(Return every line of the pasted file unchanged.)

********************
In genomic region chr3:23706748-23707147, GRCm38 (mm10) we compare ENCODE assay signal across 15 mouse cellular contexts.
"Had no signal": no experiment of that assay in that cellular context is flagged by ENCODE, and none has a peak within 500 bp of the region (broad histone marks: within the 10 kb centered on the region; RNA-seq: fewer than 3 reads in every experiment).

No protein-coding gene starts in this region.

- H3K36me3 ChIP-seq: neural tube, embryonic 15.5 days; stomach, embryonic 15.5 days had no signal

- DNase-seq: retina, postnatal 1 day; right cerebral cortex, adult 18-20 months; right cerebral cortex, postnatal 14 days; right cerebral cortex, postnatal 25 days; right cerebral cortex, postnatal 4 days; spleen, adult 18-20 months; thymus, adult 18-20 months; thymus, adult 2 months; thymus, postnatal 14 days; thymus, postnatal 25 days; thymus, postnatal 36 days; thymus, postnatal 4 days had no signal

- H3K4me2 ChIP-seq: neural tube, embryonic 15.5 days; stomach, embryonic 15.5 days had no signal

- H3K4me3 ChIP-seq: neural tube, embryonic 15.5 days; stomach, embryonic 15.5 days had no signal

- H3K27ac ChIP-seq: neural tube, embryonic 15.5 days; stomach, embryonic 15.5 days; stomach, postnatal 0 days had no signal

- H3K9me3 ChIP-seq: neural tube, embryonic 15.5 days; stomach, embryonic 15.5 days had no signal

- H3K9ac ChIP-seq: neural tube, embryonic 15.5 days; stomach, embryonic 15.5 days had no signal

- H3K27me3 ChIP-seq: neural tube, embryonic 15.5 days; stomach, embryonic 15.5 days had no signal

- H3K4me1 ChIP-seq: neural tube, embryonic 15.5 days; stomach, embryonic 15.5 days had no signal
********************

In genomic region chr3:23706748-23707147, GRCm38 (mm10) we compare ENCODE assay signal across 15 mouse cellular contexts.
"Had no signal": no experiment of that assay in that cellular context is flagged by ENCODE, and none has a peak within 500 bp of the region (broad histone marks: within the 10 kb centered on the region; RNA-seq: fewer than 3 reads in every experiment).

No protein-coding gene starts in this region.

- H3K36me3 ChIP-seq: neural tube, embryonic 15.5 days; stomach, embryonic 15.5 days had no signal

- DNase-seq: retina, postnatal 1 day; right cerebral cortex, adult 18-20 months; right cerebral cortex, postnatal 14 days; right cerebral cortex, postnatal 25 days; right cerebral cortex, postnatal 4 days; spleen, adult 18-20 months; thymus, adult 18-20 months; thymus, adult 2 months; thymus, postnatal 14 days; thymus, postnatal 25 days; thymus, postnatal 36 days; thymus, postnatal 4 days had no signal

- H3K4me2 ChIP-seq: neural tube, embryonic 15.5 days; stomach, embryonic 15.5 days had no signal

- H3K4me3 ChIP-seq: neural tube, embryonic 15.5 days; stomach, embryonic 15.5 days had no signal

- H3K27ac ChIP-seq: neural tube, embryonic 15.5 days; stomach, embryonic 15.5 days; stomach, postnatal 0 days had no signal

- H3K9me3 ChIP-seq: neural tube, embryonic 15.5 days; stomach, embryonic 15.5 days had no signal

- H3K9ac ChIP-seq: neural tube, embryonic 15.5 days; stomach, embryonic 15.5 days had no signal

- H3K27me3 ChIP-seq: neural tube, embryonic 15.5 days; stomach, embryonic 15.5 days had no signal

- H3K4me1 ChIP-seq: neural tube, embryonic 15.5 days; stomach, embryonic 15.5 days had no signal